Time Out Malaysia Eating and Drinking Guide - - PENANG -

Bali Hai 90A-90D, Per­siaran Gur­ney (04 228 1272/www.bal­i­

Short of whales and sharks, Bali Hai pretty much lives up to its motto of ‘if it swims, we have it’. Ex­pect to see rows of tanks hous­ing a plethora of live seafood. Here, the fo­cus isn’t on vir­tu­oso culi­nary ex­trav­a­gance, but rather on the fresh­ness of the seafood. It’s no high-brow place, but the kitsch­i­ness of the neon light­ing and decor has come to be tol­er­ated and ex­pected of seafood restau­rants. In the morn­ing, it also op­er­ates as a dim sum eatery.

Pork-free. Child friendly. Kids’ menu. Credit cards ac­cepted. Dis­abled friendly. Free park­ing. $$$$

DeHappy Seafood Restau­rant 62 Jalan Ma­cal­is­ter (04 227 7809).

DeHappy is aptly la­belled a seafood restau­rant, given that it serves a range of fish, clams, prawns and lob­sters. What makes it spe­cial, how­ever, is that it stays open un­til five in the morn­ing, which means that if you’re suf­fer­ing from a com­bi­na­tion of per­sis­tent in­som­nia and a growl­ing belly, this is a valid al­ter­na­tive to the ma­maks. From mid­night to be­fore sun­rise, the restau­rant serves Teochew-style por­ridge with var­i­ous choices of top­pings – salted eggs, braised pork, Chi­nese sausages and so on.

Child friendly. Daily, 10am–3am. $

East Hokkaido Seafood Restau­rant 20C Jalan Ba­gan Jer­mal (04 228 8979).

The Ja­panese ref­er­ence in the name aside, East Hokkaido Seafood Restau­rant is a very typ­i­cal Chi­nese restau­rant serv­ing di­verse vari­a­tions of crabs, prawns and the like, but its menu is not limited to just seafood. Be­sides its sig­na­ture cheese crabs, steamed fresh­wa­ter patin fish and salted egg man­tis prawns, you should also try the fried pi­geons. Plus, there are pri­vate rooms with karaoke fa­cil­i­ties.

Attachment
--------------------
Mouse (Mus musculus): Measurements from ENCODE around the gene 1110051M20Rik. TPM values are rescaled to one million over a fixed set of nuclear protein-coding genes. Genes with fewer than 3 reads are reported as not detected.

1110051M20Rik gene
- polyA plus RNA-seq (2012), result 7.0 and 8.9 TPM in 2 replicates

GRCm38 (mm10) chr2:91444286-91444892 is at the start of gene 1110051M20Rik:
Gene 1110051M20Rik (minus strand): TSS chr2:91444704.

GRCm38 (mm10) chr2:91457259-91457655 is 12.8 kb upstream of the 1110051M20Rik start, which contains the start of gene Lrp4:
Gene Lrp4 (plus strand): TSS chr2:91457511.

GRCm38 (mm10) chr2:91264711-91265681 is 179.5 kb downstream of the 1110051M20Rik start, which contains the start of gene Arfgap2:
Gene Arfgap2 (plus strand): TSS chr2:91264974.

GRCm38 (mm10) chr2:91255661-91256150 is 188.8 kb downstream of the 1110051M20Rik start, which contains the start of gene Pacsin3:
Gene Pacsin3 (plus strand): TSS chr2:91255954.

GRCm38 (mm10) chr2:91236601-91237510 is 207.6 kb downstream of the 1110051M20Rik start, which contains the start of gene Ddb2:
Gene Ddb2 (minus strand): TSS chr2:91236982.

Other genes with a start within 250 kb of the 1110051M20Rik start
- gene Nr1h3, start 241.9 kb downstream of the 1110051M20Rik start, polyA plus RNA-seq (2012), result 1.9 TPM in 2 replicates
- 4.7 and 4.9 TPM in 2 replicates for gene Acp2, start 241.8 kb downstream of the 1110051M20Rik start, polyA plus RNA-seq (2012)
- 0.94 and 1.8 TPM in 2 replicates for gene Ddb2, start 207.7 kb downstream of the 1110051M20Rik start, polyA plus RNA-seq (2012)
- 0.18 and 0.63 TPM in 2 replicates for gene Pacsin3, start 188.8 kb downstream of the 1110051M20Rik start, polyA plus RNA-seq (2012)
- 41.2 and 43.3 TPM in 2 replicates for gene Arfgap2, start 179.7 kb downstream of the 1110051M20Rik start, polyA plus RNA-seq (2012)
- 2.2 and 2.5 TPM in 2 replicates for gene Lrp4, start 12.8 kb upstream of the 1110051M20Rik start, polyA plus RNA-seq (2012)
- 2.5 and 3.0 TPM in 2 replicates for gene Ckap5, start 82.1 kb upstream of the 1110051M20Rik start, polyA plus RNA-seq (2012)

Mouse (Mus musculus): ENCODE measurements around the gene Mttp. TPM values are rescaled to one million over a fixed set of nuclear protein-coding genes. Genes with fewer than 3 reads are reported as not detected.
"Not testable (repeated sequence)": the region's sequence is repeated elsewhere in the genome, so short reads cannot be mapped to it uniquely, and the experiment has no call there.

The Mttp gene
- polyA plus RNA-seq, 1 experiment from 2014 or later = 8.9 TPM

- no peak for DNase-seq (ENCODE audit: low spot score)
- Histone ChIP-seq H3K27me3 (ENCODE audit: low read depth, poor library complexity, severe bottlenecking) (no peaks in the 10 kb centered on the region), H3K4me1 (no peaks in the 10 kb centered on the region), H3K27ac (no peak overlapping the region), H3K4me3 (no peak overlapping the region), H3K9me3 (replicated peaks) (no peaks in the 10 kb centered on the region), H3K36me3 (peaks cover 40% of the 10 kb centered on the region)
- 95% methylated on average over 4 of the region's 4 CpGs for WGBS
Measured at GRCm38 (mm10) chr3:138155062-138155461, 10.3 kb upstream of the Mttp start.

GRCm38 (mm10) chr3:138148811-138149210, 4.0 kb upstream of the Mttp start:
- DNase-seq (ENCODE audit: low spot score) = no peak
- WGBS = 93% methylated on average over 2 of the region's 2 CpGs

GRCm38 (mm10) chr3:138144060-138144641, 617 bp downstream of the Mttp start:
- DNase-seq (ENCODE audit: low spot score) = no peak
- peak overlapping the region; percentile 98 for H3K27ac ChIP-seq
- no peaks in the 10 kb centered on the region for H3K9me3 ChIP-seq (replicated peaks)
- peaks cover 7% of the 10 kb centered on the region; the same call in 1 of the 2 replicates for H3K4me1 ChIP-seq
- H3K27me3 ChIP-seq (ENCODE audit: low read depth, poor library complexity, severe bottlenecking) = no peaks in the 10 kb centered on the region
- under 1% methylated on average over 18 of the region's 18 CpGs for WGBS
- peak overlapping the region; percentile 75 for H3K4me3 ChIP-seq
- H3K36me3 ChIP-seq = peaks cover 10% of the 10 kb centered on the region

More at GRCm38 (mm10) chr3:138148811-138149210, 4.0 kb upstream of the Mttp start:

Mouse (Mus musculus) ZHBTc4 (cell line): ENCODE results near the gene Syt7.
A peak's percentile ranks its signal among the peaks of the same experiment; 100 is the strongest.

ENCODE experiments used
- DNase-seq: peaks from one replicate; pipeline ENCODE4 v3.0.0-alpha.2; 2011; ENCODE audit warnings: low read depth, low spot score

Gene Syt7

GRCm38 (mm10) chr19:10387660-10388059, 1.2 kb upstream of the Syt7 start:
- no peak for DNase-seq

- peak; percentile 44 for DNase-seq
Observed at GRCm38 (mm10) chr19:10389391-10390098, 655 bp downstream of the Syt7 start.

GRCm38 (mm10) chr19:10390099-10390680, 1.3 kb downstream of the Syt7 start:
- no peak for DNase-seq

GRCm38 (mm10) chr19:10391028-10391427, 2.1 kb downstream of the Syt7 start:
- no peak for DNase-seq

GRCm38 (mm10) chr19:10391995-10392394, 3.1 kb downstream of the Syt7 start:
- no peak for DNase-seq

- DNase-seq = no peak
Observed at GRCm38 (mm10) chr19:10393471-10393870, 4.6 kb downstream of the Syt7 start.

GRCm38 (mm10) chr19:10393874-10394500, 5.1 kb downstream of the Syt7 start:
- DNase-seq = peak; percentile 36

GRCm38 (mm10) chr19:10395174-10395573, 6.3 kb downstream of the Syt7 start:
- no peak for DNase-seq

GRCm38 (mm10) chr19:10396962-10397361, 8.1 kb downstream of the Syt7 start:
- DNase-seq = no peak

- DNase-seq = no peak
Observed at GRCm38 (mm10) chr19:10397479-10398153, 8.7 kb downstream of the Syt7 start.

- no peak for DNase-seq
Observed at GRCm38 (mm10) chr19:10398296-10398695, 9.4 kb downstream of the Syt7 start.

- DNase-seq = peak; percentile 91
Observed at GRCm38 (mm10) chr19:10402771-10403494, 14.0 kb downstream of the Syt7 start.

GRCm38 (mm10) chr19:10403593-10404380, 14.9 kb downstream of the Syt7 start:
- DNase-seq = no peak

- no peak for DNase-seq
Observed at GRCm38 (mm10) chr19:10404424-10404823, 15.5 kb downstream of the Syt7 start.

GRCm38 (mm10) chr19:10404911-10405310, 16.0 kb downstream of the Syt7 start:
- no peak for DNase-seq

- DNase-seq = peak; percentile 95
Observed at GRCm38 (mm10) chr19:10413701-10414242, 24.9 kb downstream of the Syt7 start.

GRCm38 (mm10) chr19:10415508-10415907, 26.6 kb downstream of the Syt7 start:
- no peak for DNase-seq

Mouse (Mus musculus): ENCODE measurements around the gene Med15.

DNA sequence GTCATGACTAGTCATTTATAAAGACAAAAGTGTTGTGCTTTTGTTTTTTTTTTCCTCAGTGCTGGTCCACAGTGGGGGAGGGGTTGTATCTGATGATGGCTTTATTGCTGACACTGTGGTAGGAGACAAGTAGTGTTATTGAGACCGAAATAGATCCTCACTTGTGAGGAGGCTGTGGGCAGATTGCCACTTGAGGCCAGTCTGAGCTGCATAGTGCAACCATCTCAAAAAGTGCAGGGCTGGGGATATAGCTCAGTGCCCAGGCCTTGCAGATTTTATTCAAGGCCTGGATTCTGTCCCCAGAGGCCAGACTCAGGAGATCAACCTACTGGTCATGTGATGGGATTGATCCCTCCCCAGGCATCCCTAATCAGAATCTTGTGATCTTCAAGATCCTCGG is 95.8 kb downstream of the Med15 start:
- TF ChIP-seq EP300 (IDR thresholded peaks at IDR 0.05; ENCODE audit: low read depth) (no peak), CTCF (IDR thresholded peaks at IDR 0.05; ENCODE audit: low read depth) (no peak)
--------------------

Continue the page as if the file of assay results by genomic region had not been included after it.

Pork-free. Child friendly. Credit cards ac­cepted (over RM 50). Free park­ing. Daily, 12noon–3pm & 6pm–11pm. $$$

Pang Hainan Seafood 501 K&L, Jalan Tan­jung Bun­gah (04 899 4863/www. penangseafoodrestau­

It’s a puz­zler that the pre­vi­ous restau­rants oc­cu­py­ing Pang Hainan’s lo­ca­tion have failed to thrive, de­spite the fact that it’s right next to a busy road, and it’s highly ac­ces­si­ble. Pang Hainan, how­ever, seems to be here to stay. It’s of­ten crowded and de­pend­ing on the sea­son and the catch, the crabs, lob­sters and prawns served at Pang Hainan Seafood can be very suc­cu­lent and fleshy. Most pa­trons or­der the choon piah (spring rolls), the sweet and sour crab and the cheese lob­ster; although the seafood is ex­tremely fresh, the cook­ing has been said to be lack­lus­tre at times.

Child friendly. Credit cards ac­cepted. Dis­abled friendly. Free park­ing. Tue–Sun, 12noon–2.30pm & 6pm– 10.30pm. $$$

Tai Tong Seafood 4 Jalan Has­san Abas (04 885 1693).